By Michael E. Miller
By Allie Conti
By Keegan Hamilton and Francisco Alvarado
By Jake Rossen
By Allie Conti
By Kyle Swenson
By Chris Joseph
By Michael E. Miller
"I can't believe you'd think I'd leave you hanging!" Fred said. "You're nothing but a gentleman, bro."
"No, but it behooves me to just put it out there -- that, you know, I'm putting my trust in you. And that, you know, I've looked you in the eye and I see straight talk."
"I got no reason to be any different," Fred said.
T-Bone arrived. He dropped a black duffle bag on the floor and went to the restroom. Fred unzipped the bag and showed Glenn the coke: five kilos, real nice flake.
After lunch, the three men climbed into the Mooney. T-Bone seemed reluctant.
"You're fucking nervous, aren't you?" Fred said. "Dude, he said not to puke in his plane!"
They dropped off T-Bone with his bag at the North County airport, in Palm Beach Gardens. "G-Money will meet you and take you back to the house," Fred told him.
What Sandler didn't know was that T-Bone was another undercover cop. He had a pilot's license. He was not at all scared of flying. "G-Money" was Fred's fun little code name for the Palm Beach Sheriff's officers who accepted the coke at the North County airport and returned it to the evidence lab in West Palm Beach. Now they had Glenn on a drug-trafficking charge.
"It's a perfect plane, isn't it?" Glenn said as he and Fred flew back to Lantana. "Very inconspicuous and shit." Still, he wished he had his house, where he could taxi right into the driveway.
Betty would be gone within 24 hours, Fred assured him. When the job was done, he'd call Glenn and say the weather was good. "You're gonna get that house, bro."
"I'll get the house."
"She's gonna be fucking fertilizer tomorrow."
On the morning of November 9, 2005, Betty Sandler tooled around Wellington in her blue BMW with no idea that she was supposed to be converted into plant food. She was pulled over by a uniformed cop; then Fred approached her car and flashed his badge. He told her that her husband was trying to have her killed.
"I'm not surprised," she said.
Betty lent Fred her car keys and cell phone. She left her car in a Publix lot, as he requested. Then Fred called Glenn and delivered his weather report.
By 2 p.m., police officers were swarming around Glenn at the Office Depot. He went quietly.
"At that point, he's listening, he's looking to help himself," Fred later recalled. Fred said he appealed to Glenn's values to obtain the keys to the Mooney. "He understood that if we seized the airplane, we'd have to pop the locks and be ripping things out."
Glenn was taken to the Palm Beach County main detention center. It was the same facility that housed Chris Robinson, who had helped set the murder-for-hire plot in motion.
Six weeks later, Palm Beach officers received a letter from yet another inmate, this one a violent offender who was serving 30 years in prison. He was writing to say that Glenn Sandler was still looking for a hit man to kill Betty. It would have marked his fourth attempt on his wife's life.
The State Attorney's Office did not bring more charges against Glenn Sandler based on that allegation, but it was introduced at Sandler's bond hearing, where he was deemed too great a risk to be released on bail.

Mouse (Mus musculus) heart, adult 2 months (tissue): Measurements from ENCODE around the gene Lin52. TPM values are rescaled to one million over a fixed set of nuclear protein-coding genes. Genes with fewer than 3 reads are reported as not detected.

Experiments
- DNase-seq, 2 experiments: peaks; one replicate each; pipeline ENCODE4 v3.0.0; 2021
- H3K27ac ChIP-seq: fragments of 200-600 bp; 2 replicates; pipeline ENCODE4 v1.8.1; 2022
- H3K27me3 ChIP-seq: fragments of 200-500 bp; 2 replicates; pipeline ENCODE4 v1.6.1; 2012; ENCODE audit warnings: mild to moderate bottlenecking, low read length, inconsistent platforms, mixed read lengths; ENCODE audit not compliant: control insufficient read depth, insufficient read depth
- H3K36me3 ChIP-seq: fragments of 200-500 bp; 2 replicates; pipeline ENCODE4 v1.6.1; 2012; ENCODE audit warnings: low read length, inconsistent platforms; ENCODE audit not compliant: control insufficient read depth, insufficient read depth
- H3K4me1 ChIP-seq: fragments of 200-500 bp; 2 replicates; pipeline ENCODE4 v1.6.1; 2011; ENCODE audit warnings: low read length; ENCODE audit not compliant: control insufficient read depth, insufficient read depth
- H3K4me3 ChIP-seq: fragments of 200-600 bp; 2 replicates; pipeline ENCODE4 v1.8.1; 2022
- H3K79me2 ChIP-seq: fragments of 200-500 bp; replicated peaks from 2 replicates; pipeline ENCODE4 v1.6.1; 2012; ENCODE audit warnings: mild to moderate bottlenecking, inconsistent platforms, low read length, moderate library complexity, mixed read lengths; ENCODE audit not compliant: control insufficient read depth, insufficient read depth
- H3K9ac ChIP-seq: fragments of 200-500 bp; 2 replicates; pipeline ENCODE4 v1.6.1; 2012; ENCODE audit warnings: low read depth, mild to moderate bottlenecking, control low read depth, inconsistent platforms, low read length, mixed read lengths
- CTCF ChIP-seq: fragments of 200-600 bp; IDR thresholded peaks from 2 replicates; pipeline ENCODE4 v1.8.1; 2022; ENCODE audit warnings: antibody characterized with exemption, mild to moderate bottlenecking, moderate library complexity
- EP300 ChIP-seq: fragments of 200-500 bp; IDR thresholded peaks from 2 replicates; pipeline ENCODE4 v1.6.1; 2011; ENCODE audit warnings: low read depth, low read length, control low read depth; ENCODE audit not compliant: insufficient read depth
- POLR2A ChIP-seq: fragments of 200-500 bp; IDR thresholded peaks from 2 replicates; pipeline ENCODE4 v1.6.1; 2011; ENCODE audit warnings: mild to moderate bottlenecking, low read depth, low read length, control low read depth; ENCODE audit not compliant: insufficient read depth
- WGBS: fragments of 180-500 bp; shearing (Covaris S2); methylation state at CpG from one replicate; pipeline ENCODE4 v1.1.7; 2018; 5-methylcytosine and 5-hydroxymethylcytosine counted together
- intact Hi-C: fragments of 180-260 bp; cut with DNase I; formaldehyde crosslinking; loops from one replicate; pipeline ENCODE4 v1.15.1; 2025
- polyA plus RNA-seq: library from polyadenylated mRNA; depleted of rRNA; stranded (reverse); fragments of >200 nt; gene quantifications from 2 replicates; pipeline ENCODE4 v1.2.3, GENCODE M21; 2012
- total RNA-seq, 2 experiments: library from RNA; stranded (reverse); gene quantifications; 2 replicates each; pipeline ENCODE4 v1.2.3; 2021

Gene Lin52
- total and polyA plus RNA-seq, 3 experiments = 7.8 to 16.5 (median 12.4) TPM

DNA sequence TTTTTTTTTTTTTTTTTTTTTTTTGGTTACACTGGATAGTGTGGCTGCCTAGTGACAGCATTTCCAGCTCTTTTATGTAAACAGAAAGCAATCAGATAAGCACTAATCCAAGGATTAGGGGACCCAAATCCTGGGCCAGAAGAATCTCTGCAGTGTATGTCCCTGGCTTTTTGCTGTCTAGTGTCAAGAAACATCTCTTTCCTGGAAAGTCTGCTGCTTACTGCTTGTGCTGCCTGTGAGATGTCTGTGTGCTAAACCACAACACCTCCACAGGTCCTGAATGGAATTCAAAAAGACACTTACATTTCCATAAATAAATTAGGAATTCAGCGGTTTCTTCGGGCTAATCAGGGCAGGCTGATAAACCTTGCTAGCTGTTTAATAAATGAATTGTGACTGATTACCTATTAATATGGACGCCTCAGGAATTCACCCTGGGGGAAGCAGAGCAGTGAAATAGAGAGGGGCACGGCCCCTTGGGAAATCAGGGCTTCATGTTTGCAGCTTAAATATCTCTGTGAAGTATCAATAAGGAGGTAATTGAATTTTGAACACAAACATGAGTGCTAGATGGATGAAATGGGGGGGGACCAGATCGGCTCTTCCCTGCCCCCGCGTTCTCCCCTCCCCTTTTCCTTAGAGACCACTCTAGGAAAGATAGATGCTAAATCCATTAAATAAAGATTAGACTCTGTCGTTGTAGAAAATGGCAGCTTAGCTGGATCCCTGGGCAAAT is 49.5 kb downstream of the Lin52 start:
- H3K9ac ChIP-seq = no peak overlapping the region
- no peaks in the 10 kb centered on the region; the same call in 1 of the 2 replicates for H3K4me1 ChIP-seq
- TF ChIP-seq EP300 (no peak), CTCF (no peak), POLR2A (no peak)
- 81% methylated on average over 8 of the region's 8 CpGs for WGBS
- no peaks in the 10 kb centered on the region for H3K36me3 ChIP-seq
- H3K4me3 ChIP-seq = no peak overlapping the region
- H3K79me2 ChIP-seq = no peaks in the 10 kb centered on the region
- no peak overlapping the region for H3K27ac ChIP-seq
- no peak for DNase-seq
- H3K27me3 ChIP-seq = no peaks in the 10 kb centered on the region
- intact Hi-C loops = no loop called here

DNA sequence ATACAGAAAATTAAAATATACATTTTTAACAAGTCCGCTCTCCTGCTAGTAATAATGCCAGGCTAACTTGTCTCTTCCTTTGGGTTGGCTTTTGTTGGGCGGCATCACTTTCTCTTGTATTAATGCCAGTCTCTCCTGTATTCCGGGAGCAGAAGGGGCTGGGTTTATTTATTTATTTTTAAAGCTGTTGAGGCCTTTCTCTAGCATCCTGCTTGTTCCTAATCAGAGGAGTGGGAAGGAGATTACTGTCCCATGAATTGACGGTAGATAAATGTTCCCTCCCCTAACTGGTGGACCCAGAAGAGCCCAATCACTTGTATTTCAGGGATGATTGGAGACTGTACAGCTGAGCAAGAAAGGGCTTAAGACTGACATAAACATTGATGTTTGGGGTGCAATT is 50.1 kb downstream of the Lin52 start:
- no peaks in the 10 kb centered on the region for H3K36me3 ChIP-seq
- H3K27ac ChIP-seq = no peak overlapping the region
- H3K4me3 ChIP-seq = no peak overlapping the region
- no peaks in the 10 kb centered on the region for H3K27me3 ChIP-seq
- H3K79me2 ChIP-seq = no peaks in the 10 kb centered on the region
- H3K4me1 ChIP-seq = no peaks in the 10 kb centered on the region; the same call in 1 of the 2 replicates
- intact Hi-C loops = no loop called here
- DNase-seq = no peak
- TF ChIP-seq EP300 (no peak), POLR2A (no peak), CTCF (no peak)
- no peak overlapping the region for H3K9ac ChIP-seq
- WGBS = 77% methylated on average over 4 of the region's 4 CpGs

If convicted on the drug-trafficking and murder-solicitation charges, Sandler would have faced up to 60 years in prison. His attorney started building an insanity defense. But on June 11 of this year, before his case could go to trial, Sandler accepted a plea deal: 15 years in prison and a $250,000 fine. He would also give up his airplane and motorcycle.
"Fred" chose a new alias and moved on to another criminal. Christopher Robinson completed his sentence and became a free man. Betty Sandler, thanks to those two, did not end up entombed in lime beneath somebody's birdbath.
Just before he was arrested, Glenn Sandler revealed the name of the first would-be hit man he'd tried to hire. If his complaint is to be believed, a guy named "Meats," a member of the Outlaw motorcycle gang, is out there somewhere spending $5,000 he didn't earn.
For Sandler, the bad news didn't end when the jail door clinked behind him. Shortly after he was jailed, his father died, and his son Geoff, the "loser," was killed in a motorcycle accident at age 22.
As part of the Sandlers' divorce proceedings, their income and expenses were assessed. Records show Glenn's salary as $94,243. The inventory of the Deli House, which was accounted for right down to its last bagel slicer, was worth $18,885.47. Betty listed no income and needed to cover her monthly bills -- $150 a month for cigarettes, $500 for clothes, and $750 for grooming. Geoff Sandler's funeral cost $11,043.36.
The divorce became final on February 6, 2007. Betty was granted the home in the Aero Club, while Glenn kept some land in South Carolina. They split their stocks and retirement funds. Betty got "all household goods, furniture, furnishings, and personal jewelry."
Glenn got the restaurant. Betty got the golf cart.
Financial support was decided as well: "The Husband shall remain obligated to pay permanent alimony to the Wife in the amount of $100 per year."
Nothing in the record indicated whether Betty Sandler thought that was enough.